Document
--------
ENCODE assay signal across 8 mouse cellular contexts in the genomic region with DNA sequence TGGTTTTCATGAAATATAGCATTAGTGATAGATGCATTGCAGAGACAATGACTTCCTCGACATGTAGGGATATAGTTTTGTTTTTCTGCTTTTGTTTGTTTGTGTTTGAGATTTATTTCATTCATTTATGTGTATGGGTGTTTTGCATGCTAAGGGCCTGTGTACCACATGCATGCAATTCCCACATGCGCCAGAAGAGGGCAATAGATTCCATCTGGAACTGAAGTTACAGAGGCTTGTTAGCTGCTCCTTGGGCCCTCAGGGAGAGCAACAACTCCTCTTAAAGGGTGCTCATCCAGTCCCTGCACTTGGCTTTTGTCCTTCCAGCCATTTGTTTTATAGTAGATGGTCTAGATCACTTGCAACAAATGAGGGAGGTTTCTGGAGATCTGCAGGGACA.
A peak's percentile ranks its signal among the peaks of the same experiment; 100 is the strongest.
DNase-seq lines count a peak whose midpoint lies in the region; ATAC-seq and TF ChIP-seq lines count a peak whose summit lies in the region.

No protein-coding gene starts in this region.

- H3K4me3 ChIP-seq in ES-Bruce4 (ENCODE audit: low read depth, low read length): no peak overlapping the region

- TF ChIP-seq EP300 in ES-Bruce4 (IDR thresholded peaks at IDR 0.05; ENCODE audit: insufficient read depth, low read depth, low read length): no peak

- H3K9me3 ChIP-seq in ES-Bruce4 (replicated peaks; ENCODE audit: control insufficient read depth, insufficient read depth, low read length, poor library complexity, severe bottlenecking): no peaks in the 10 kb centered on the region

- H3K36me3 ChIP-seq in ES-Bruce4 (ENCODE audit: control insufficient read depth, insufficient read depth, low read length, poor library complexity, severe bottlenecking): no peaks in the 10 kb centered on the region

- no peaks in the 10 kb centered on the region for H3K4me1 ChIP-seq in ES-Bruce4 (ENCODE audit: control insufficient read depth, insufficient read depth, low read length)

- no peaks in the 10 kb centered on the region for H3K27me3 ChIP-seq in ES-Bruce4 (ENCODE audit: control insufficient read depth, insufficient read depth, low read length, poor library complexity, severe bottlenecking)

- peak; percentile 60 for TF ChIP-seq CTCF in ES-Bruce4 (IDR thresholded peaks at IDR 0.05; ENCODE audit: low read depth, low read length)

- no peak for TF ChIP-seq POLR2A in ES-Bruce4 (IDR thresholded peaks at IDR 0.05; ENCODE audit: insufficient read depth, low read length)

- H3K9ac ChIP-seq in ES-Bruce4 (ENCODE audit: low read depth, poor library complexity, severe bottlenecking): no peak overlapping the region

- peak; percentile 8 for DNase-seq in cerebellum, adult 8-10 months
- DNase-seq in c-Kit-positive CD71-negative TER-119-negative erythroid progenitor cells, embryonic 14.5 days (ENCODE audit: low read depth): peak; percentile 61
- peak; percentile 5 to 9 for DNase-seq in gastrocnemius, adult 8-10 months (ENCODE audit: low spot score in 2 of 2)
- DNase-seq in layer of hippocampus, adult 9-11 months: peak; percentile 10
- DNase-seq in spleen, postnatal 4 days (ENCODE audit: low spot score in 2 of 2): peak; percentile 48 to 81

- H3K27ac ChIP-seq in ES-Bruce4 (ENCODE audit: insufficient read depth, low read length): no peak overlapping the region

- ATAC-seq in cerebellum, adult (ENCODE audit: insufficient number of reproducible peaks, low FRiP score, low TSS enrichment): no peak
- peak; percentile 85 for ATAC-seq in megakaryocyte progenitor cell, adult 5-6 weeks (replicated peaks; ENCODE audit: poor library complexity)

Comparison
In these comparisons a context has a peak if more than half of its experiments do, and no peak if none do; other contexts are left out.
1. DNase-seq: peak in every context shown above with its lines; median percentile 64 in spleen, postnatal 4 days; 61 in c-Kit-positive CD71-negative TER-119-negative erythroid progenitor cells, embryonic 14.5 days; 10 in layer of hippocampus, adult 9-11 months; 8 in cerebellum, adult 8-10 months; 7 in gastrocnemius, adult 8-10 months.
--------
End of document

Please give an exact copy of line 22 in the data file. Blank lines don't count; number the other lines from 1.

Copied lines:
Comparison